Lauren Eyles, Beachwatch programme manager for the Marine Conservation Society, explains why data we collect on the Coast Beach Clean is so important

After a long winter, the beach clean season is fast approaching, and that means the annual coast/Joules Beach Clean and rockpool ramble at the stunning Watergate Bay. It’ll be led by myself and Richard Harrington from the Marine Conservation Society. It’s a fun day where we can all do our bit for the marine environment and learn about the ocean with like-minded people; some new, and many who come back year after year.

Unfortunately, over the last couple of years, microplastics have dominated what we find. We record everything we pick up at all the beach cleans we do around the UK. Why do we go to such lengths, when we could be using the time to remove more litter? Well, the answer is simple – the data we collect is key to the health and recovery of our marine environment. This event is much more than just a beach clean.

Removing litter off the beach is a great first step, but it’s only temporary. We must turn off the supply where it starts. If we have the evidence to show that litter is a big problem, and what items are most frequently found, we can push for change that will count from industry, manufacturers and retailers. This evidence supports our campaigns to galvanise public support, inform legislative changes and prompt behavioural changes in daily lives.

Data collected by our volunteers was key in these positive actions and legislations – 5p carrier bag charges, a UK microbeads ban, better labelling of wet wipes, self-imposed retailer bans on plastic cotton bud sticks and straws, and consultations on taxing ‘on-the-go’ items and a deposit return scheme.

The data you collect at Watergate Bay could directly help tackle the ocean plastic pollution crisis. Looking forward to seeing you in Cornwall!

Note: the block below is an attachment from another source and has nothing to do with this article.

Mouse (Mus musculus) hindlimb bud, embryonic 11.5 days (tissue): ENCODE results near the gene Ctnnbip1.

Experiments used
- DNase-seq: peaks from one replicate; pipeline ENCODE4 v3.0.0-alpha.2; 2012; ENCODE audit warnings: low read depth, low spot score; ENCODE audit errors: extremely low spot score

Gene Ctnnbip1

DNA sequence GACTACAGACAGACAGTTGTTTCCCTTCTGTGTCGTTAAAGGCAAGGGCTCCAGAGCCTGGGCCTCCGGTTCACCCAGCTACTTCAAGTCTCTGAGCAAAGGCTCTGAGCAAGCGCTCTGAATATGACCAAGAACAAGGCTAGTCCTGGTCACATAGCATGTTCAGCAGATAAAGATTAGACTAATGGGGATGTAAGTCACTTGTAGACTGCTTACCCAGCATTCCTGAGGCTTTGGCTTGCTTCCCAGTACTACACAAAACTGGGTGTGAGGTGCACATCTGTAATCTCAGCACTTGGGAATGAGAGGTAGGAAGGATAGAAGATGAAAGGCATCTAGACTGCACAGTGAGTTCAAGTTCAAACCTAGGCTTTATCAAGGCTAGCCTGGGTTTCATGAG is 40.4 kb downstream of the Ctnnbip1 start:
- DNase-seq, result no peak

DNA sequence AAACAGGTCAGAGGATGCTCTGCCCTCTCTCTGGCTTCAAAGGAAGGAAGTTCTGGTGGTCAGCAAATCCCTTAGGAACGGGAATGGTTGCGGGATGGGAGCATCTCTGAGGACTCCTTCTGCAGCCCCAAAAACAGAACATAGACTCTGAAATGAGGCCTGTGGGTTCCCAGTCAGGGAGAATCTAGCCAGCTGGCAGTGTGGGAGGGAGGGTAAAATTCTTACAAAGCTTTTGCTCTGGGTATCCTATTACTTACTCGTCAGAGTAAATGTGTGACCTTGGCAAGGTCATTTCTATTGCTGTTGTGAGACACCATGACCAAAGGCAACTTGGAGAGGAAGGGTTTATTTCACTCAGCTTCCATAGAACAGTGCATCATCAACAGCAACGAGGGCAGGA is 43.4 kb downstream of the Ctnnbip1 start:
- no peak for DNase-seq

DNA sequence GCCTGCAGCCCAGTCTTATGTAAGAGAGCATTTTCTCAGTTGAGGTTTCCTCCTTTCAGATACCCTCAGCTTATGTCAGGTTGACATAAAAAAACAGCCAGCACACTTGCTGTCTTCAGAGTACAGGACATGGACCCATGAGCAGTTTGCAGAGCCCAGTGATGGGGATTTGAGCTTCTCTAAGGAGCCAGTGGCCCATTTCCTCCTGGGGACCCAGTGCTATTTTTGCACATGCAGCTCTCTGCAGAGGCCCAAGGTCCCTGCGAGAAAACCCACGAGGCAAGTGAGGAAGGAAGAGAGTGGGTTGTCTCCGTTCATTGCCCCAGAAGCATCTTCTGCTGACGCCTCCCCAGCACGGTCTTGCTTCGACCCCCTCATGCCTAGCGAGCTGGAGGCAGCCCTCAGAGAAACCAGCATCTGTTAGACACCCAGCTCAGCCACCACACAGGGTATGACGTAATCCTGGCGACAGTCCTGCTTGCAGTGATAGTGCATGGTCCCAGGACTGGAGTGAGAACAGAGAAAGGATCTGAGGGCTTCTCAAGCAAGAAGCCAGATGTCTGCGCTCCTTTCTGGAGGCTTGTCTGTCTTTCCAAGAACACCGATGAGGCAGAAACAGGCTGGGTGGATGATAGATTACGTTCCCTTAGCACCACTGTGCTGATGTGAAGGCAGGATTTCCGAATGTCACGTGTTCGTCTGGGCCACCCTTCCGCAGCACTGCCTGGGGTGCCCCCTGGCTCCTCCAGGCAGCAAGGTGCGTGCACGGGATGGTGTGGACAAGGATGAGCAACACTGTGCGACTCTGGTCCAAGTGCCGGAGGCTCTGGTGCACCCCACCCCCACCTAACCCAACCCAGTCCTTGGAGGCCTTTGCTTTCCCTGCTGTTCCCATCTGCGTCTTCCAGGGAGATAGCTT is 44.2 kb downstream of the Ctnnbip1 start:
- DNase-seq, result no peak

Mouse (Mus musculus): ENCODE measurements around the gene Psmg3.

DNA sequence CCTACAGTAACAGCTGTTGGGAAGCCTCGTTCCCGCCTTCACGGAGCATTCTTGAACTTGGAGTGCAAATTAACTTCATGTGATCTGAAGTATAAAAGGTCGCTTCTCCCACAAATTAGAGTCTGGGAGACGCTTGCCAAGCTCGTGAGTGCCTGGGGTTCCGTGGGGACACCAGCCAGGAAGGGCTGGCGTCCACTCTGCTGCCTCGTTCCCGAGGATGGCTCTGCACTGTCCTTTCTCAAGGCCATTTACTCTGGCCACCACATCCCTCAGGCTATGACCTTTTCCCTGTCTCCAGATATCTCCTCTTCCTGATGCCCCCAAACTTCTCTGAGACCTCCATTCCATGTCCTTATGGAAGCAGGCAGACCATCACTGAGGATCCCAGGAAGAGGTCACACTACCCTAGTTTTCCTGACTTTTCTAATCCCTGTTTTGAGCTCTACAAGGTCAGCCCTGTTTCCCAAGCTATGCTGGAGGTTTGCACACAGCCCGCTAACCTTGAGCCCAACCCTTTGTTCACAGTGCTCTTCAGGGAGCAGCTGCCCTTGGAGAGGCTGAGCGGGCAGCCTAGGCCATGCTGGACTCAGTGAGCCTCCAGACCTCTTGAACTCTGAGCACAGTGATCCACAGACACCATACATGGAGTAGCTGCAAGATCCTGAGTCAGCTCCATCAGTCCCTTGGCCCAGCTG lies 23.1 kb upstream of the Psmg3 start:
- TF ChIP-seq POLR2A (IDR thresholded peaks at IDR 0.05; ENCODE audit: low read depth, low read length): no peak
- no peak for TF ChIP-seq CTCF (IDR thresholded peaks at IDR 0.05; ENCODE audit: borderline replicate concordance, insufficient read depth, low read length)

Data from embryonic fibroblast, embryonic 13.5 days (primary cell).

Our annual coast Beach Clean with the MCS and Joules takes place on 18 May 2019. As the day includes a fabulous lunch at Watergate Bay Hotel, along with coffee and pastries in the morning and a goodie bag from Joules, the event is ticketed. Tickets cost £20 per person for coast subscribers and £25 per person for non-subscribers (under-5s are free and it’s £12.40 for children aged 6-15). Book now: Call our subscriptions team on 01959 543747 or go to for tickets.

What is an MCS beach survey?

Beachwatch involves ‘you’ in science. Local people, groups and companies volunteer to remove and survey litter of all sizes off their chosen beach. 

We ask that beach clean surveys are carried out up to four times a year (one per season) or over our annual Great British Beach Clean event in September (this year, taking place from 20-23 September). Surveys are done over the same 100m of the beach from the strandline to the back usable part, and litter is recorded to material type. We ask for 100m to be cleaned as it’s likely that 90% of the types of litter will be found and so we can analyse trends within a set and known area. The information is submitted to our national database and used in advocacy and policy so that we stop finding it.

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